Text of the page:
by Stephanie Abney
We had a wonderful ANWA chapter meeting at my home last night and it got me thinking about “feedback.” Are giving critiques and giving feedback the same thing? Maybe, but today I’m liking the sound of “feedback” better so that’s what I’m going with.
However, I didn’t like the definitions of “feedback” I found in the dictionary so I’m going to make up my own. The word “feed” means “to nourish” and “back” would be “giving back.” So, the way I see it, when we give feedback to each other as writers, we are offering something to nourish, to help our manuscripts grow and to give back to each other as a thank-you for what has been given to us.
As I said in my first post ever to this blog, I’m kind of a word-nerd ~ love ‘em, love ‘em and I'm always looking up definitions of words. I REALLY loved the definitions I found for “nourish,” all three of these are awesome: 1. to sustain with food or nutriment; supply with what is necessary for life, health, and growth. 2. to cherish, foster, keep alive, etc. 3. to strengthen, build up, or promote. And that’s exactly what our feedback can do for each other.
Writing is not for the faint of heart or those easily discouraged because by its very nature, it requires criticism. So WHY do it? I think we all write because we can’t NOT write. There is something so internal, so personal, even spiritual, regardless of our genre, which continually begs to be set free that we can’t help but write. And once we do, we become vulnerable. Yet we do it anyway. So, let’s strive to sustain each other, supply what is necessary for growth, to cherish, foster, and help keep alive each other’s dreams.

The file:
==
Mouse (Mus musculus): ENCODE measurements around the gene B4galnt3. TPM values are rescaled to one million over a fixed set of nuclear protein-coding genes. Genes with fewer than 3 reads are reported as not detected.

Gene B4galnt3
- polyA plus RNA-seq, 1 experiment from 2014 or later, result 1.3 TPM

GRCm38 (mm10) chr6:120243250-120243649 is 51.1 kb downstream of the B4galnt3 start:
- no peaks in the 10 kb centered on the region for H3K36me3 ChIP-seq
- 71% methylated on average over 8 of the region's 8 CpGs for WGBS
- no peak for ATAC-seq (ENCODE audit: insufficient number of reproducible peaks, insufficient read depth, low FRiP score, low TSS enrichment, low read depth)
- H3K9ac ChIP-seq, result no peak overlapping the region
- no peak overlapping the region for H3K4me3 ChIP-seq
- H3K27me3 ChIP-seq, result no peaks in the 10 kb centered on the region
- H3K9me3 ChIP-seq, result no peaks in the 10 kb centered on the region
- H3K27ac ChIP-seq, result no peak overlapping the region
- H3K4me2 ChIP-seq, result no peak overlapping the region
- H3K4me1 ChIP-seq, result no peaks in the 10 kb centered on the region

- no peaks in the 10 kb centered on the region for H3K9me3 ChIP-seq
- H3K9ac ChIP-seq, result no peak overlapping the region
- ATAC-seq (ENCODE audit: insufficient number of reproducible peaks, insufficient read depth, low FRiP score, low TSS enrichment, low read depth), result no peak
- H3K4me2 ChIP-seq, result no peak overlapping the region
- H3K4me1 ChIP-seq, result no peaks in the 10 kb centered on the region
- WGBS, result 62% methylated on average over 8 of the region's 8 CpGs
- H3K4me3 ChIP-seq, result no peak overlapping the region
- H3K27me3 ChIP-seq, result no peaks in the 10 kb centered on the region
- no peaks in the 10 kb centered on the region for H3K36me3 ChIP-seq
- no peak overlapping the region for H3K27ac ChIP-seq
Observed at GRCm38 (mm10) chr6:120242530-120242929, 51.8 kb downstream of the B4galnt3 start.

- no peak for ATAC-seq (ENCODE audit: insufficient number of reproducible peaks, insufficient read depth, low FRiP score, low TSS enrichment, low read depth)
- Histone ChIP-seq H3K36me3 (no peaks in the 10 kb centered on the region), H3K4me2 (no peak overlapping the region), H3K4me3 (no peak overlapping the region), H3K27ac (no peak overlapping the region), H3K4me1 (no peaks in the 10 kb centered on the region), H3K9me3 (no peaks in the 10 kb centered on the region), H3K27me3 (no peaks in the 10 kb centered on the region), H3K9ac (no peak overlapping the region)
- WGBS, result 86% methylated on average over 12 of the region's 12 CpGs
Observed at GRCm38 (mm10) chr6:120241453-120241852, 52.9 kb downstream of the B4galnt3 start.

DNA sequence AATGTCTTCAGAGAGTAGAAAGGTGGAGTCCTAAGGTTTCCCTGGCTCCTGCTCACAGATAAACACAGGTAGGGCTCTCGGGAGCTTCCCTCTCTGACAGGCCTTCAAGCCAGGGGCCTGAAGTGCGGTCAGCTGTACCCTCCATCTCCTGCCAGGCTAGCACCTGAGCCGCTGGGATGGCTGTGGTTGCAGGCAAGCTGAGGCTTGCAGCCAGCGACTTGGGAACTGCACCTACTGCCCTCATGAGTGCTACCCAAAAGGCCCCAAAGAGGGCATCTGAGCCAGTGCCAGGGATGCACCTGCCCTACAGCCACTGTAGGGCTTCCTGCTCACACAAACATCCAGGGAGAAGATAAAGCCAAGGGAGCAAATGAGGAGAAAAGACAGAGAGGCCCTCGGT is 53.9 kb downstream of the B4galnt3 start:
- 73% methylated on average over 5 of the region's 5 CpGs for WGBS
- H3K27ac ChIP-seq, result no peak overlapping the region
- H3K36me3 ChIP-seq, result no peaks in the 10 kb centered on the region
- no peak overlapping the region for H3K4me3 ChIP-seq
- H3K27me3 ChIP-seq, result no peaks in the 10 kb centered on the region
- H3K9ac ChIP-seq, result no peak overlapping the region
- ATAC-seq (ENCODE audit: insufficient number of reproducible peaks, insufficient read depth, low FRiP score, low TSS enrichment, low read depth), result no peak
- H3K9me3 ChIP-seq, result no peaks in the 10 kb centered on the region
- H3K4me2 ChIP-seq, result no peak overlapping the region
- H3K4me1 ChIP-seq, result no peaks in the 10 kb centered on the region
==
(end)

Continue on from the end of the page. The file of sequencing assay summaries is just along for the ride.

What we all should remember is that sometimes, just like an overgrown tree, the most caring thing that we can do is to prune, shape and trim down our work. The most important thing about sharing feedback is that it is useful, sensitive and only the type of feedback the writer has asked for. Sometimes, we just want to share and don’t want anyone pointing anything out. That’s okay, but it’s the writer’s job to let the rest of us know that when something is presented in a group or online. If we are clear about how much and what kind of feedback we are looking for and if those giving the feedback stay within those parameters, we have a win-win situation.
Feedback is a very valuable tool. We learn to be better writers by writing more, but evaluation along the path is crucial. When feedback is accepted in the spirit in which it was given, we can make changes that will improve our finished work. By following this process over and over, it finally evolves into that precious written word that could change someone’s life, lighten their load, give them hope, cause them to reflect or maybe give them a much needed belly-laugh.
So, sisters, go forth and do what LDS women do best … feed something!!!